I started my first semester at the University of New Mexico when I was 28 years old. I had 13 years of experience as a retail salesgirl and later as a cake decorator.
For the record, I can still make some pretty awesome cakes, but when I think about how far I’ve come, I also remember that at times I was so doubtful about what I could actually accomplish. Though, I never gave up thinking that I could make a positive difference for people who often don’t have a voice. So, to you I say: trust your inner voice, know your strength, and follow your heart.
If you do those things, it will be nearly impossible to not live a fulfilled life through making a positive difference in the world.
I know that your experience at Bard has allowed you to fine-tune your passions, develop critical thinking, and has empowered you to move forward with purpose. Part of that purpose and the privilege of a college education is the responsibility to open doors for others.
When I won my election and became one of the first Native American women to serve in Congress along with Sharice Davids, it was incredibly clear that people looked up to us and that we had the means to leave the ladder down for future leaders.
Leaving the ladder down for those who follow you, and for the next class of students to climb is one of the most important things that you can do.
Now, I made plenty of mistakes before I set on the road to Capitol Hill. I was not perfect, I wasn’t groomed from a young age to go to college, run for Congress, or even to be a cabinet secretary. My work experiences, my work navigating life for my child and me, and my mistakes, good and bad, led me to my life’s purpose.
No one finds success alone.
The family and community who have said a kind word to you, given us $20 for our birthday just to spend however you want, and even the smallest tokens of support have helped you get to this point.
I’m here today—a 35th generation New Mexican, not because I have done anything on my own, but because centuries ago, my ancestors worked hard, fought drought and famine, reclaimed their land, and had the intelligence and foresight to protect our culture and traditions against all odds.
You never know how one’s journey will inspire their future.
My father was a 30-year career Marine, who won the Silver Star for saving the lives of six Marines in Vietnam. My mother was a Navy veteran who went on to spend 25 years as a federal employee working in Indian Education. As a child, my dad’s military career took us to military bases on the east coast and throughout Southern California on the west. I went to 13 public schools before graduating from high school in Albuquerque. I raised my child Somáh as a single mom, and there were many times when I had difficulty paying for rent and even basic necessities. In fact, because times were sometimes so hard, I am still paying off my student loans.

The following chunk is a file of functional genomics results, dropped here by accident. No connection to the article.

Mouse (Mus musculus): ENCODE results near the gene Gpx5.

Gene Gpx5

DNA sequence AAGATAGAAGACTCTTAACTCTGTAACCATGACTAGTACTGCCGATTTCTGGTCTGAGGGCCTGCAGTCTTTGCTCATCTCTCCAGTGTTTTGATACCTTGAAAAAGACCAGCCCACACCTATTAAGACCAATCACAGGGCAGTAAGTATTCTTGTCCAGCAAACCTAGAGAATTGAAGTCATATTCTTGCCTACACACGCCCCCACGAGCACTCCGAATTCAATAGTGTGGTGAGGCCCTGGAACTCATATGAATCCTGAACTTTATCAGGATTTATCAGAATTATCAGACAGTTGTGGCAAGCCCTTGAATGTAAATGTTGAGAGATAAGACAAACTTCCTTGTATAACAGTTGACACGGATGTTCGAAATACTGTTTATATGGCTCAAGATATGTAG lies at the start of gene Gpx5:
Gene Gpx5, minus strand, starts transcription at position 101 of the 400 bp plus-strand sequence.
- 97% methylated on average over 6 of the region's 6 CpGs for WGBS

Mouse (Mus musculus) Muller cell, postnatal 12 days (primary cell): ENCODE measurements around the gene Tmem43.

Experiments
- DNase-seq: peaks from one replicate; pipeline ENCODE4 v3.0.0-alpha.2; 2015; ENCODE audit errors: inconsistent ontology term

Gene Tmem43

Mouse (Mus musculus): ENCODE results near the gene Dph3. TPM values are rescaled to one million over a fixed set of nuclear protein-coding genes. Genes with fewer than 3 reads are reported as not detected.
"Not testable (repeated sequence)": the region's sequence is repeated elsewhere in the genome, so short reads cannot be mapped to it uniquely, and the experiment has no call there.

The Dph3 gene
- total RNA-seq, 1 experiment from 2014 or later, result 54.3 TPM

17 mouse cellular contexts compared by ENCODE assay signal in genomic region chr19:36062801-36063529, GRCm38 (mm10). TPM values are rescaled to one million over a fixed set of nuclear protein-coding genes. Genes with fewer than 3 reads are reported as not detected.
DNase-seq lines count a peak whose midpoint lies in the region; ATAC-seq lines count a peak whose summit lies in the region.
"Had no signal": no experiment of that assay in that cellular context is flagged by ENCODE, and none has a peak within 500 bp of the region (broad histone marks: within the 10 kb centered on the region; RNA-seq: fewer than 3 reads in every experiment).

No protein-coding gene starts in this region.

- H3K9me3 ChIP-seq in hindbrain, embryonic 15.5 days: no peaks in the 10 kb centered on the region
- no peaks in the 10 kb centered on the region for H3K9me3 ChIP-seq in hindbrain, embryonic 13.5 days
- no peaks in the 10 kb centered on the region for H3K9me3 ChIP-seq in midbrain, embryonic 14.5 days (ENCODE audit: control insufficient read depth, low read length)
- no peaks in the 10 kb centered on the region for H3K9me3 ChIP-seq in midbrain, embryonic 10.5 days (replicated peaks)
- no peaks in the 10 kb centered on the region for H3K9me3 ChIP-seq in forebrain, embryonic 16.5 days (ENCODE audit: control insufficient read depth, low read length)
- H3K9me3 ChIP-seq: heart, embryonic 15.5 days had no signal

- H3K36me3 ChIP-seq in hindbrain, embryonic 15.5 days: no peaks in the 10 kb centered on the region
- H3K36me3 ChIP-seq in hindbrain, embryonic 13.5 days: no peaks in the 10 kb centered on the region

All of these experiences, though, and especially the struggles, have made me who I am today.
We need more people in leadership positions across the board who understand the struggles that people face. We need leaders who understand persistence and know what it means to be fierce in the face of adversity.
It’s why representation matters. It’s why I’m so impressed by the work Bard does to ensure the doors of opportunity are open to a broad group of students who bring their whole selves to this institution—their experiences, their perspectives, and their struggles.
This is part of the big picture. It’s part of who you are and who you will become.
To the parents, family, friends, supporters and other members of the Bard community—we all know that any educational endeavor is a family affair, and I would like to take this opportunity to thank YOU for everything that you have done for these wonderful students. Thank you so much.
And I want to sincerely congratulate all of the graduates on a job well done, and this community for creating a place of learning that challenges students to rise to the occasion in addressing, head on, our changing world. There is a transition to a clean energy future, a climate crisis, and true equity that need to be embraced by fresh hands and minds, and you are the ones suited to this mission.
But most importantly, never discount the perspective that you bring to the job.
I never thought that the times I spent with my grandfather in his corn field, in the still summer air, irrigating, hoeing weeds, and picking worms off of corn, would mean something to a career in public service—that I never dreamed I would have; until it did.
Your life and your experiences matter greatly, and I wish you all the joy in the world in seeing that value come to fruition in ways you will least expect. I have hope for the future, because you all will lead it.
I know my generation and even past generations haven’t entirely lived up to our end of the deal, otherwise you would be inheriting a country where every individual and every ecosystem is thriving.
I know you all have the intelligence and foresight to move our world in a loving direction of progress, and for that, I thank you.
Thank you all so much for allowing me the honor of being your commencement speaker today. Congratulations and BE FIERCE.
Neither the Catt Center nor Iowa State University is affiliated with any individual in the Archives or any political party. Inclusion in the Archives is not an endorsement by the center or the university.